America’s Slaughter of Children (in the Week of Vayera)

This is how I go to work at UNC Charlotte now.

First: I choose my clothing carefully. I no longer wear shoes with even the slightest of heels. I never wear a straight skirt. Anything I wear has to be something I can run in.

Second: I drive to campus, get out of my car and get on my backpack. I carry at least one very heavy book at my back. In my right hand, I carry my keys.

The keys are heavy, and they are ready for me to throw, and throw hard. Distracting shooters is a key “fight” response; I took that training.

I pass by buildings marking where the nearest entrances are. I’ve memorized most of them, now.

Third: I reach class and wait until the start time of class. Then my students shut and lock the door. I also carry wedges we can push underneath the door.

It’s little more than six months after the April 30 shooting at UNC Charlotte. Two of our students, Ellis Parkee and Riley Howell, were shot and killed; four students were injured and hospitalized.

This past weekend, four of my students and I went to speak at a local church about the UNCC shooting.

I described how I go to school, how I go to work, why it’s important for me to carry something I could throw in order to disorient a shooter.

“These young people” I said, gesturing to my students, “are my charge. I should be able to protect each and every one of them.”

I know I can’t.

In turn, my students described being locked in their classes, getting emails and texts about the shooter, the two shooters, the three shooters at the library, at Kennedy, somewhere on campus. Emails, reports, texts. There was no clarity, only confusion.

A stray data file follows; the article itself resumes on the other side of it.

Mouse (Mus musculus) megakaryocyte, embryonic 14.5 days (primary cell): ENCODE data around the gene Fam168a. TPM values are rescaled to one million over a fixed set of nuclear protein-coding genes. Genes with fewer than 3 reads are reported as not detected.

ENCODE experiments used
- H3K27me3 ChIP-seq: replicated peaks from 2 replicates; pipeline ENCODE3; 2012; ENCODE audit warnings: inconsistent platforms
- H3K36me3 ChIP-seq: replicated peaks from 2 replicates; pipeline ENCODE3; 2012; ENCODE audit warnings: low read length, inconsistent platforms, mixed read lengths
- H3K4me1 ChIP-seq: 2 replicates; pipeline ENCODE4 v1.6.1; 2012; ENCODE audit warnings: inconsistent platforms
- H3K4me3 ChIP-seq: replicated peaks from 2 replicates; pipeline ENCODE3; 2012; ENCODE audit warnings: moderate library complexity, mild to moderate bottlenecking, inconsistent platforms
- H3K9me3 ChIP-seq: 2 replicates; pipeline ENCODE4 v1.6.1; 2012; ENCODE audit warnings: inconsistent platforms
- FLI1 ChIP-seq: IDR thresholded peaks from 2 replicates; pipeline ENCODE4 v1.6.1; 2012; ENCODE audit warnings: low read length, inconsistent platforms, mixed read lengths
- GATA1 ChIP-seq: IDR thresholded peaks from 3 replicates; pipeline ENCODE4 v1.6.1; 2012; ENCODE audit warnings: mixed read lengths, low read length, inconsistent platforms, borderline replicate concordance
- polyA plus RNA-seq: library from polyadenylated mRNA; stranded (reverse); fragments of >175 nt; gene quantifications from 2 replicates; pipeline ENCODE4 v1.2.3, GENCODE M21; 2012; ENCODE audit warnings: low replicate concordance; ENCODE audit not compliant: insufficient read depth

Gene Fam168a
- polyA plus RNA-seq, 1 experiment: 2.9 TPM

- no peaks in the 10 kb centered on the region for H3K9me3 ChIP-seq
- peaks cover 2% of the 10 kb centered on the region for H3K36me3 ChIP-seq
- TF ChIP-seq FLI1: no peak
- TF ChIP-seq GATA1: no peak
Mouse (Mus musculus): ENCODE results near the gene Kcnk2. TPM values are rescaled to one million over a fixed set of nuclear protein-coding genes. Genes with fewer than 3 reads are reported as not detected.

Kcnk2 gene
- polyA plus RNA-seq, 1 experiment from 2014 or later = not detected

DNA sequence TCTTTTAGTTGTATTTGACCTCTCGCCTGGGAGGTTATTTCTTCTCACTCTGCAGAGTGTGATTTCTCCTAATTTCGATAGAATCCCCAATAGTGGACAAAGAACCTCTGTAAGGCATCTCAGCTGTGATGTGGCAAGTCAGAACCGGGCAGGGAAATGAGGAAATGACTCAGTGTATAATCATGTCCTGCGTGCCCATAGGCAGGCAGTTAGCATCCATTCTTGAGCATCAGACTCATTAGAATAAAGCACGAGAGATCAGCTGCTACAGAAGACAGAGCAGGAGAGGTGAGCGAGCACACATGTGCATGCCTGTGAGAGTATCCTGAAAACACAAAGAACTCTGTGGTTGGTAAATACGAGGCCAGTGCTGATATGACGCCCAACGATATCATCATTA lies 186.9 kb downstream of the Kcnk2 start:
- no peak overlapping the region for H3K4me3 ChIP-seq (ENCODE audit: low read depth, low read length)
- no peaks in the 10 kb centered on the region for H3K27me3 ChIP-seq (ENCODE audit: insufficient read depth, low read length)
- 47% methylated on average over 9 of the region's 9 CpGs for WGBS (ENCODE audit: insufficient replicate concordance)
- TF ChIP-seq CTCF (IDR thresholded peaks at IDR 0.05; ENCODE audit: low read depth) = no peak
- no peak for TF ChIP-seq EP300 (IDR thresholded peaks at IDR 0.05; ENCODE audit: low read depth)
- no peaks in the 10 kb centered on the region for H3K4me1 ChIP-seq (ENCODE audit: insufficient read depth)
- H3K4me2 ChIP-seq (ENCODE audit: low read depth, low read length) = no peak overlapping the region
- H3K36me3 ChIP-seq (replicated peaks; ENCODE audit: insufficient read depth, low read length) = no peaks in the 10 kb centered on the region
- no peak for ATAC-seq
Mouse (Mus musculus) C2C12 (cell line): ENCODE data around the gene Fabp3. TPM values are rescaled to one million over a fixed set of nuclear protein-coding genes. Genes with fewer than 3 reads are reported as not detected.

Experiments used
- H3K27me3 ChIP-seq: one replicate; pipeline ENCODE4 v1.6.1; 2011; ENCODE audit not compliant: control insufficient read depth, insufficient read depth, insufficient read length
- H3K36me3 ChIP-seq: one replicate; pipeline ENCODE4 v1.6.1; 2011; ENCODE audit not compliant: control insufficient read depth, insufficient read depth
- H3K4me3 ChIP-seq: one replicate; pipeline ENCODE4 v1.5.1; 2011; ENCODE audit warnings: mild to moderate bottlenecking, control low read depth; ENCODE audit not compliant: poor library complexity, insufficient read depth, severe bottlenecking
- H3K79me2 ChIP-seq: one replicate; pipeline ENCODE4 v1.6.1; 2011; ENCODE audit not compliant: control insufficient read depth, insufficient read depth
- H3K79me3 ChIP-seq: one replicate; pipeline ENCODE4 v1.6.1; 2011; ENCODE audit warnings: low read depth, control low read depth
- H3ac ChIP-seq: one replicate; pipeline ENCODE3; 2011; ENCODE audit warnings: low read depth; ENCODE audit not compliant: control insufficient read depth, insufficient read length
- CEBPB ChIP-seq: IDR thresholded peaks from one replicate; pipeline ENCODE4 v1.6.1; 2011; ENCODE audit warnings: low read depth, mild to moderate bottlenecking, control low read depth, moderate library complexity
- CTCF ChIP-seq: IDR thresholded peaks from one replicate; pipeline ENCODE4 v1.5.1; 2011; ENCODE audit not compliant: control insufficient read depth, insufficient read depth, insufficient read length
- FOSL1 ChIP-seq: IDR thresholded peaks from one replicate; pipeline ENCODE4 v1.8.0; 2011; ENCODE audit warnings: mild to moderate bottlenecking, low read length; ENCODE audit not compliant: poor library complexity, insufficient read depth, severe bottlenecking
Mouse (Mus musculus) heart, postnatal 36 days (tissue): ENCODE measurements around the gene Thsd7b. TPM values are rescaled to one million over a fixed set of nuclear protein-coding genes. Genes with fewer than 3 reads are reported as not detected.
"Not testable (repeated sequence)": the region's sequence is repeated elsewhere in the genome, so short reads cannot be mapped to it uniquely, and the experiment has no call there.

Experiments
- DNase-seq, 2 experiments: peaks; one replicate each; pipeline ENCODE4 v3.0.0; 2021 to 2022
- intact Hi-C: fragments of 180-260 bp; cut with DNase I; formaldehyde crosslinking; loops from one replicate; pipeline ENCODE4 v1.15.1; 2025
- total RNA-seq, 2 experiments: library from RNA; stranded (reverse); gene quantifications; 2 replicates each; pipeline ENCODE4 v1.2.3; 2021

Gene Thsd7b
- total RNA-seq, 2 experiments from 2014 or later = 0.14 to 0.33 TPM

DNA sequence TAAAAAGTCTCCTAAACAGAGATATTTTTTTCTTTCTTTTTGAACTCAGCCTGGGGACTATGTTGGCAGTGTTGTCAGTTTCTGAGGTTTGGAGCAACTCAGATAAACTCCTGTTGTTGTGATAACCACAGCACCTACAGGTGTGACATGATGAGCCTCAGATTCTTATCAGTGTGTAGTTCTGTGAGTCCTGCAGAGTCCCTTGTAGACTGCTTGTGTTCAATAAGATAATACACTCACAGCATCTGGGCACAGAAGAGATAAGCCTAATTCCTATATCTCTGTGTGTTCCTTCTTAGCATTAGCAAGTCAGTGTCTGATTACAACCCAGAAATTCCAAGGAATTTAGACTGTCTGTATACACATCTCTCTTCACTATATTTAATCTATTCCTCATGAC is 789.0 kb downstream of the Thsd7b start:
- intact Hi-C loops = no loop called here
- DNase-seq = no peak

After hours of waiting, not knowing, campus police came into the building yelling their loudest: “Come out with your hands up!

One of my students described her reaction. Was the shooter in the building? Why else would the police be shouting like that?

Another admitted being upset by relatives who told her they were praying for her. Action, she said, was what was needed. “Faith and works,” she said.

It is little more than six months later, and each one us, in turn, spoke of terror and grief and anger. Today, it is just five days after we spoke at the church. Yesterday, as I was teaching, we learned that a student went to Saugus High School in Santa Clarita and shot five classmates and himself. Two children are dead.

To teach is the greatest privilege I have ever been offered. Every year I have watched my students grow in strength and purpose. They are extraordinary. They are committed. They are responsible, caring, adults.

“This isn’t about politics,” one said. “It is about human lives.”

Yesterday, reporters introduced the shooting at Saugus High School with these words: “Two people were killed today…”

Finally, I couldn’t take it any longer. I shouted at the radio: “Children! Children were killed!”

This week’s Torah portion offers a scene of a father holding a machelet, a “devourer,” a butcher’s knife, over and above his son.

America is pointing guns at our children. Firearms are the second leading cause of death for children and teenagers. We are complicit. We are compliant.

We cannot wait upon God’s angel to call us to account, to tell us to stop.

We cannot wait.

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